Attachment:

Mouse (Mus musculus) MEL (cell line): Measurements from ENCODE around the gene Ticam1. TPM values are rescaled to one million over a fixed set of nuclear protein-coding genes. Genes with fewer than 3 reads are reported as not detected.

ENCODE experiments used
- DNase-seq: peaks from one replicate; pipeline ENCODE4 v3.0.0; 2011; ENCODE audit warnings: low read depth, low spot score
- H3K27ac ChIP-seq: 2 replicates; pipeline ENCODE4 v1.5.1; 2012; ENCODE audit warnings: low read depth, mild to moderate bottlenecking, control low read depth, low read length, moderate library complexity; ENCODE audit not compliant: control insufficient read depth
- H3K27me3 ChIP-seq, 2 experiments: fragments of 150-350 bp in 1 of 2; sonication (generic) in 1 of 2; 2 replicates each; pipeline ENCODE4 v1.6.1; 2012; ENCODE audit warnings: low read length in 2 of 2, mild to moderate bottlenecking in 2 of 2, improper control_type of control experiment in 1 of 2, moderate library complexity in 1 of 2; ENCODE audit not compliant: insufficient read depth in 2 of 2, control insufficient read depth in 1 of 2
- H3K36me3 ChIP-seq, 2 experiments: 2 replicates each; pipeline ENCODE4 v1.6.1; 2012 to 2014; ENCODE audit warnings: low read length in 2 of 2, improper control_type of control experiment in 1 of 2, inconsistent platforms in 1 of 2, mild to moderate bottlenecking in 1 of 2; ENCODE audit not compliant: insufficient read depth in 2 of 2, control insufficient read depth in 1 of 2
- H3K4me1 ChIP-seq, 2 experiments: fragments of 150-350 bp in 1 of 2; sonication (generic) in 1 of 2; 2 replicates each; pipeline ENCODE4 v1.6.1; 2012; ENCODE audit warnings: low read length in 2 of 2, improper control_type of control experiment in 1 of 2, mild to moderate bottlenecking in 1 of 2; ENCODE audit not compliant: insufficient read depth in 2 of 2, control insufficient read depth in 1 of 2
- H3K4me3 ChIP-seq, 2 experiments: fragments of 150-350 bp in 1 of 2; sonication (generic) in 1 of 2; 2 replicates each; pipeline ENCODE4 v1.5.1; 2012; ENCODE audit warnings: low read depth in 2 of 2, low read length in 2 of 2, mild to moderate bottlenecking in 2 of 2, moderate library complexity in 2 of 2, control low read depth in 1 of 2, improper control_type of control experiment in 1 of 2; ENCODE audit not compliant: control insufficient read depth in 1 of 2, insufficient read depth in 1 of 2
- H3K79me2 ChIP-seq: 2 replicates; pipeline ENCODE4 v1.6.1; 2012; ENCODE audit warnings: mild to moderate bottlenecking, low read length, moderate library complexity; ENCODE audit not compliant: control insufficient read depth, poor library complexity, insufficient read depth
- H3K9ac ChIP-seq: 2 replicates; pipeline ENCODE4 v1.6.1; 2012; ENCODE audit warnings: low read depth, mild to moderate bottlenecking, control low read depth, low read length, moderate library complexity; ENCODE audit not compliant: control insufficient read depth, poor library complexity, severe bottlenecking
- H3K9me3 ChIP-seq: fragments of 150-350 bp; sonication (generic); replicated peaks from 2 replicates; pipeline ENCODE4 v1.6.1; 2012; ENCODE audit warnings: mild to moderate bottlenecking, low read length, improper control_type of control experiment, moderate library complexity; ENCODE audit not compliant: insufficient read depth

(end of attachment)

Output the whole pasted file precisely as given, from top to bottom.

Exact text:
Mouse (Mus musculus) MEL (cell line): Measurements from ENCODE around the gene Ticam1. TPM values are rescaled to one million over a fixed set of nuclear protein-coding genes. Genes with fewer than 3 reads are reported as not detected.

ENCODE experiments used
- DNase-seq: peaks from one replicate; pipeline ENCODE4 v3.0.0; 2011; ENCODE audit warnings: low read depth, low spot score
- H3K27ac ChIP-seq: 2 replicates; pipeline ENCODE4 v1.5.1; 2012; ENCODE audit warnings: low read depth, mild to moderate bottlenecking, control low read depth, low read length, moderate library complexity; ENCODE audit not compliant: control insufficient read depth
- H3K27me3 ChIP-seq, 2 experiments: fragments of 150-350 bp in 1 of 2; sonication (generic) in 1 of 2; 2 replicates each; pipeline ENCODE4 v1.6.1; 2012; ENCODE audit warnings: low read length in 2 of 2, mild to moderate bottlenecking in 2 of 2, improper control_type of control experiment in 1 of 2, moderate library complexity in 1 of 2; ENCODE audit not compliant: insufficient read depth in 2 of 2, control insufficient read depth in 1 of 2
- H3K36me3 ChIP-seq, 2 experiments: 2 replicates each; pipeline ENCODE4 v1.6.1; 2012 to 2014; ENCODE audit warnings: low read length in 2 of 2, improper control_type of control experiment in 1 of 2, inconsistent platforms in 1 of 2, mild to moderate bottlenecking in 1 of 2; ENCODE audit not compliant: insufficient read depth in 2 of 2, control insufficient read depth in 1 of 2
- H3K4me1 ChIP-seq, 2 experiments: fragments of 150-350 bp in 1 of 2; sonication (generic) in 1 of 2; 2 replicates each; pipeline ENCODE4 v1.6.1; 2012; ENCODE audit warnings: low read length in 2 of 2, improper control_type of control experiment in 1 of 2, mild to moderate bottlenecking in 1 of 2; ENCODE audit not compliant: insufficient read depth in 2 of 2, control insufficient read depth in 1 of 2
- H3K4me3 ChIP-seq, 2 experiments: fragments of 150-350 bp in 1 of 2; sonication (generic) in 1 of 2; 2 replicates each; pipeline ENCODE4 v1.5.1; 2012; ENCODE audit warnings: low read depth in 2 of 2, low read length in 2 of 2, mild to moderate bottlenecking in 2 of 2, moderate library complexity in 2 of 2, control low read depth in 1 of 2, improper control_type of control experiment in 1 of 2; ENCODE audit not compliant: control insufficient read depth in 1 of 2, insufficient read depth in 1 of 2
- H3K79me2 ChIP-seq: 2 replicates; pipeline ENCODE4 v1.6.1; 2012; ENCODE audit warnings: mild to moderate bottlenecking, low read length, moderate library complexity; ENCODE audit not compliant: control insufficient read depth, poor library complexity, insufficient read depth
- H3K9ac ChIP-seq: 2 replicates; pipeline ENCODE4 v1.6.1; 2012; ENCODE audit warnings: low read depth, mild to moderate bottlenecking, control low read depth, low read length, moderate library complexity; ENCODE audit not compliant: control insufficient read depth, poor library complexity, severe bottlenecking
- H3K9me3 ChIP-seq: fragments of 150-350 bp; sonication (generic); replicated peaks from 2 replicates; pipeline ENCODE4 v1.6.1; 2012; ENCODE audit warnings: mild to moderate bottlenecking, low read length, improper control_type of control experiment, moderate library complexity; ENCODE audit not compliant: insufficient read depth